Updated: Jul 23, 2020
Many of us fall into/take on board the role of a carer, at some point during our life’s journey.
Many of us are too familiar with the experience of grief in response to health-related changes in our loved ones; whether these relate to frail age, or some other emotional or physical un-wellness.
Relationships, especially with our loved ones, are significant to the make-up of our worlds. They influence our identities and provide us with meaning and purpose.
Changes within our relationships are likely to trigger various emotional reactions, these may include: sadness, anxiety, frustration, anger, or loneliness. Sometimes we may feel under additional pressure to conceal our feelings, for example due to a pressure to appear ‘strong.’
Some of us can find moments of joy in whatever caring/togetherness is still possible within our relationships, in whatever abilities are loved ones still enjoy, and in re-focusing on other areas of our lives that bring fulfillment. We may feel like we are able to adjust to/accommodate the ‘new normal’ and cope in a way that reflects positivity and hope, focusing on what we can do to support our loved ones, or build within our relationships.
Usually, we are likely to switch from moments of experiencing the pain of loss, with its many emotional reactions, to focusing on some positive coping-such as the joy in our loved ones’ accomplishments.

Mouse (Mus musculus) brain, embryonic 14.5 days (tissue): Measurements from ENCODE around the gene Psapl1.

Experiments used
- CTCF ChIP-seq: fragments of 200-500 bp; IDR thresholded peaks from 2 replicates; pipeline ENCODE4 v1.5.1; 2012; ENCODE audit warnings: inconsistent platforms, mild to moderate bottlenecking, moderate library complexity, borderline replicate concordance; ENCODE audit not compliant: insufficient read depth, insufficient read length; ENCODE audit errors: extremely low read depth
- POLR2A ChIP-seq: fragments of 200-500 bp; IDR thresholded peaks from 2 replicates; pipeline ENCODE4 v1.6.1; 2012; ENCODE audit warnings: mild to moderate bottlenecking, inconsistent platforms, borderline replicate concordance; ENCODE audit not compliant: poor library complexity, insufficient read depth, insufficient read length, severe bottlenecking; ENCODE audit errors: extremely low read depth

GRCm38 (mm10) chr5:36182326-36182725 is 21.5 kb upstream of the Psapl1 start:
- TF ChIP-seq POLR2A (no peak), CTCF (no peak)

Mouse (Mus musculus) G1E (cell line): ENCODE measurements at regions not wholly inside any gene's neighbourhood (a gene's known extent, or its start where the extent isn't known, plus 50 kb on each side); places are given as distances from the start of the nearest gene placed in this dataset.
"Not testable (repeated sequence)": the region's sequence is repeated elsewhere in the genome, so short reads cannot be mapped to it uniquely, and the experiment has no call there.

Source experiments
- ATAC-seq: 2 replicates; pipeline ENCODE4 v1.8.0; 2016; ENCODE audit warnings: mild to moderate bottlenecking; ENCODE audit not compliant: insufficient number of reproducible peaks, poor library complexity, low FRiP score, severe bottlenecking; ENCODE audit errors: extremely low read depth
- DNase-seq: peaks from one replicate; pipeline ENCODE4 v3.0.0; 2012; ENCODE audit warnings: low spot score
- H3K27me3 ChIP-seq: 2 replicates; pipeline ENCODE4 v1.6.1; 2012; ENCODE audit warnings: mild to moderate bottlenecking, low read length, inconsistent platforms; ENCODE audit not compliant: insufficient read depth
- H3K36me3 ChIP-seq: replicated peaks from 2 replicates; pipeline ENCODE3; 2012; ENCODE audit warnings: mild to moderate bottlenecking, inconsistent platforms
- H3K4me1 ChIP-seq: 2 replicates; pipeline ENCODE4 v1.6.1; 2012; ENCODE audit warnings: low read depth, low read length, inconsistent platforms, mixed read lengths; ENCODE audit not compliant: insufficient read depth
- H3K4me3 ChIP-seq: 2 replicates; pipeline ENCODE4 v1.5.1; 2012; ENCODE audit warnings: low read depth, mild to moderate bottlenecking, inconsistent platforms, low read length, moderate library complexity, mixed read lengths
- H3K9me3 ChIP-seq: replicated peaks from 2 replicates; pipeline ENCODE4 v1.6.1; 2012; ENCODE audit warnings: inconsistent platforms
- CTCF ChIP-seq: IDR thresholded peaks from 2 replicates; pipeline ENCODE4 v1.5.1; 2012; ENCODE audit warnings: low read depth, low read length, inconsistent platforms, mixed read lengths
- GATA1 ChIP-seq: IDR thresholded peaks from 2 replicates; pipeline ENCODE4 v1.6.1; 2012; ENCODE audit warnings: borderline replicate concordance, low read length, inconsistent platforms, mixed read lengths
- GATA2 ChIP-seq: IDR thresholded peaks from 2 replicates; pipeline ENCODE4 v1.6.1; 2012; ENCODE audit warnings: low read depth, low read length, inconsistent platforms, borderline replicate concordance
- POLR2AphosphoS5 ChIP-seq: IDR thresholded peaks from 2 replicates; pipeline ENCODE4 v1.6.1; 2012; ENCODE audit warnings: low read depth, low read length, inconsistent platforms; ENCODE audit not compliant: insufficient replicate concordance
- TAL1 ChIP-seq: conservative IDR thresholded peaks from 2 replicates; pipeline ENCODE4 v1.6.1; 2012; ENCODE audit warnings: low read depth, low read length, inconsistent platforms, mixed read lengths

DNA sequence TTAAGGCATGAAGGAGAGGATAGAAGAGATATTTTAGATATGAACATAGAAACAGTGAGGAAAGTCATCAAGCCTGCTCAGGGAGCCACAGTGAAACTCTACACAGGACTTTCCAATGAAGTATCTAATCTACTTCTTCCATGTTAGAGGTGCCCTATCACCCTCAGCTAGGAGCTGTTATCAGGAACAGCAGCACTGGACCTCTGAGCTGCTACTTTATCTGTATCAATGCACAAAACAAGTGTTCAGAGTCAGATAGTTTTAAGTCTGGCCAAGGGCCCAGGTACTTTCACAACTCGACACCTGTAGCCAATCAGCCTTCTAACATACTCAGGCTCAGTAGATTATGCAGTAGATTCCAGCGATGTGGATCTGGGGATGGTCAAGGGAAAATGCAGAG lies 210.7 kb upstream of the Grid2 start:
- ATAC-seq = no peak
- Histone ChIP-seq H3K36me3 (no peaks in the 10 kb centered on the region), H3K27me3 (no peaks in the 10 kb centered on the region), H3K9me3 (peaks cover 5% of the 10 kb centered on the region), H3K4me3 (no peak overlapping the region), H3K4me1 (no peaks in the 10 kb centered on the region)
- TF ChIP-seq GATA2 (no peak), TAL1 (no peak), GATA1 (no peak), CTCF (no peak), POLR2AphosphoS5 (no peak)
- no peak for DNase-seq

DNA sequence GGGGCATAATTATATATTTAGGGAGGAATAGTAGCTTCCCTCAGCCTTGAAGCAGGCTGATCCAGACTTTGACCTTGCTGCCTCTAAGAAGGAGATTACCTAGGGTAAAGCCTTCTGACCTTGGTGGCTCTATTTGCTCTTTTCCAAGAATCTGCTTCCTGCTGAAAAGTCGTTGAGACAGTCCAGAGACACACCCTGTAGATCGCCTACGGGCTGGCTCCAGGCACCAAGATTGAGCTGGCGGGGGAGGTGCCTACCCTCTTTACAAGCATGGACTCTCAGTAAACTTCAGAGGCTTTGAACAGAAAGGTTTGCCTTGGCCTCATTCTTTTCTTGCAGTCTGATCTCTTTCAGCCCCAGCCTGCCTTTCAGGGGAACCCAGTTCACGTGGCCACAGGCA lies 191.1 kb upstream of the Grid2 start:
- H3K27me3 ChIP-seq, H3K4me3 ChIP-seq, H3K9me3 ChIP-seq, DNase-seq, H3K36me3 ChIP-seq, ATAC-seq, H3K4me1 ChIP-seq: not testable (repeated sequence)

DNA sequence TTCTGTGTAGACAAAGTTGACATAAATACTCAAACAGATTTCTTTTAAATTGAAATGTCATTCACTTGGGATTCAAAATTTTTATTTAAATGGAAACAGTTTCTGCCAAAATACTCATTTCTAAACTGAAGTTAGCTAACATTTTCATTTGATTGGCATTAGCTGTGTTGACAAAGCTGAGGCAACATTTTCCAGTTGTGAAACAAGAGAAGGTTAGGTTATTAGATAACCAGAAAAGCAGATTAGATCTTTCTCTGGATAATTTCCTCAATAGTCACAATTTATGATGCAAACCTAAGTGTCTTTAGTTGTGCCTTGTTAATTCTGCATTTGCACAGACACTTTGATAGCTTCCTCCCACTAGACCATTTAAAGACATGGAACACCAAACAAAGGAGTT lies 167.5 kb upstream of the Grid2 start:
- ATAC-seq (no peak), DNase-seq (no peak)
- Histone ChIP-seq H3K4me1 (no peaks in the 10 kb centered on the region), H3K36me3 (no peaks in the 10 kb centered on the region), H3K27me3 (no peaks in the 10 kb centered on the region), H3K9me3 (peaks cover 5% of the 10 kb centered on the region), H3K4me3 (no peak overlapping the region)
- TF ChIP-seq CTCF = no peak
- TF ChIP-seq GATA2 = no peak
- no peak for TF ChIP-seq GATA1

Grief, in general, affects every area of our lives.
It can affect our perception of what life is about, our beliefs, our spirituality and faith, our emotional well-being, our social environment, and our health.
Creating a space where we can be ourselves and find expression for what is in our hearts, or where we can share our experiences with others who understand, can be very nourishing and reduce the intensity of our experience.
Grief is very individual, just as relationships are unique.
As human beings, we are wired to form attachments to others, and changes within them trigger strong emotions…There is no known way in which we can stop ourselves from experiencing these (as relationships touch so many areas of our lives), but we can give ourselves support towards managing our feelings and coping with them when they arise.
It is helpful to acknowledge the psychological impact, the changes, the extra demands, and emotional labor that make up our caring roles; and offer ourselves understanding, nourishment, and support. Supporting ourselves through grief is an individual trial and error process, and demands an active response from us, to investigate what could be of benefit or offer nourishment.
Neimeyer, R. (n.d.). Techniques of grief therapy.
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